Technical Japanese Books & Software

Created by scientists & engineers for scientists & engineers

Why learn to read technical Japanese?

English-speaking scientists and engineers occasionally need to read Japanese language technical papers, manuals, FAXes, and patents. Writing in English typically takes 10-20 times longer for a Japanese scientist or engineer than writing in Japanese. In fast-moving fields such as microelectronics and biotechnology, English versions of Japanese reports are dated, if available at all. In many cases, it is not practical to use translation services. Even when a translation is purchased, it is likely to be seriously flawed because the translator did not understand the subject matter.

The basic reading skill for technical Japanese that can be learned in a year of hard study can open up valuable windows into Japanese technology. Usually a technical paper will contain one important nugget of new information immersed in bulky supporting material. The ability to scan the material, locate the nugget, and translate it on the spot is the obvious payoff.

In addition, Japanese study leads to a cross-cultural empathy that results in more productive, longer-lasting collaborations. Japanese colleagues appreciate the effort their foreign counterparts put into Japanese language study, especially the effort to learn to read KANJI.

It's easier than you might have thought!

Learning to read technical Japanese is much easier than learning to read news or cultural materials; the required vocabulary and grammar turn out to be very restricted. Only 365 KANJI are needed to cover 80% of the KANJI found in physics, chemistry, biology, and their related engineering disciplines! The repetition of vocabulary is far greater for technical material than for normal Japanese materials.

A one-year course at the University of Wisconsin takes students from absolute zero understanding of Japanese to being able to translate documents in their specialities. We at Kanji-Flash Softworks work together with the University of Wisconsin in producing the materials supporting that program.

The texts and software are used in traditional classrooms, distance-learning classes, small company study groups (a Japanese tradition wherein study progress is coerced by peer pressure), and for self-study. The texts clearly explain the peculiarities of Japanese grammar as used in technical writing, and the Kanji-Flash/BTJ software makes it much easier to overcome the formidable barrier of KANJI memorization and vocabulary building.

Basic Technical Japanese

A textbook by Edward E. Daub, R. Byron Bird, and Nobuo Inoue
ISBN 0-299-12730-3, 664 pages (The University of Wisconsin Press, 1990) $35

A hard-cover textbook that takes the student from zero knowledge of Japanese to being able to translate technical articles. The 20 chapters covering physics, chemistry, biology, and physiology are taught as a 1-year course at the University of Wisconsin. 365 carefully selected KANJI and 4000 scientific words are presented along with the specific grammar constructs most often found in technical literature. An appendix presents an additional 145 KANJI useful for technical materials.


DOS Software by Craig T. Van Degrift
ISBN 0-299-97077-9 (Kanji-Flash Softworks, 1991) $49

A flash-card software companion to the textbook Basic Technical Japanese that follows the text chapter-by-chapter and teaches HIRAGANA, KATAKANA, and its entire 510 KANJI and 4300-word vocabulary. Japanese character fonts are built into the program so that it can run on an ordinary U.S. DOS system, including OS/2, Linux, Unix, and Macintosh DOS emulators. It requires color VGA or EGA graphics (or 16-shade grey scale) and comes with both 3.5" and 5-1/4" diskettes, but these days I usually send it as an e-mail attachment.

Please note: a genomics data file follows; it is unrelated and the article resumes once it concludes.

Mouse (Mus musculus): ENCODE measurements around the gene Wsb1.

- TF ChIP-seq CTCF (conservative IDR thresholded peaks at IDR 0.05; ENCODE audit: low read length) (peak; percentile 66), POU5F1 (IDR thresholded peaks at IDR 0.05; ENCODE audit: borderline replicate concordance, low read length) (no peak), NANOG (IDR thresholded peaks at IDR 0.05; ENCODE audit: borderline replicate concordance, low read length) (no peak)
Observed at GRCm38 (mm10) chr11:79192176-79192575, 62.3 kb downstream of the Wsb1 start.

Detailed specifications & quantity/combo pricing for Kanji-Flash/BTJ

Supplements to Basic Technical Japanese


A supplementary textbook by James L. Davis
ISBN 0-299-14714-2, 155 pages (The University of Wisconsin Press, 1995) $25

Solid-State Physics & Engineering

A supplementary textbook by Craig T. Van Degrift
ISBN 0-199-14734-7, 100 pages (The University of Wisconsin Press, 1995) $20

Polymer Science & Engineering

A supplementary Textbook by R. Byron Bird and Sigmund Floyd
ISBN 0-299-14694-4, 92 pages (The University of Wisconsin Press, 1995) $20

These are three supplements to Basic Technical Japanese. They provide additional vocabulary in specialized fields. Each has 11 lessons to be studied in parallel with chapters 10 through 20 of Basic Technical Japanese. Each lesson includes exercises to assist in learning the vocabulary as well as samples of Japanese text with translations.

Comprehending Technical Japanese

A textbook by Edward E. Daub, R. Byron Bird, and Nobuo Inoue
ISBN 0-299-06680-0, 437 pages (The University of Wisconsin Press, 1975) $35

This is the pioneering technical Japanese textbook which introduced the concept of tightly focusing Japanese language study for scientists and engineers. It assumes at least 1-year of previous Japanese study (HIRAGANA, KATAKANA, and some grammar) and then presents the 500 most frequently found KANJI in technical Japanese literature. While still a useful text, the newer text Basic Technical Japanese can be considered a replacement for Comprehending Technical Japanese. Although BTJ begins from zero Japanese knowledge, it ends at substantially the same level as the end of CTJ.

Kanji for Understanding Technical Japanese

A supplementary textbook by Edward E. Daub
ISBN 0-299-14704-5, 207 pages (The University of Wisconsin Press, 1995) $30

Additional information and usage examples for the 500 KANJI taught in the pioneering UW Press technical Japanese textbook Comprehending Technical Japanese (1975).

This page was last revised on January 17, 2014.

Kanji-Flash Softworks /

Back to our home page...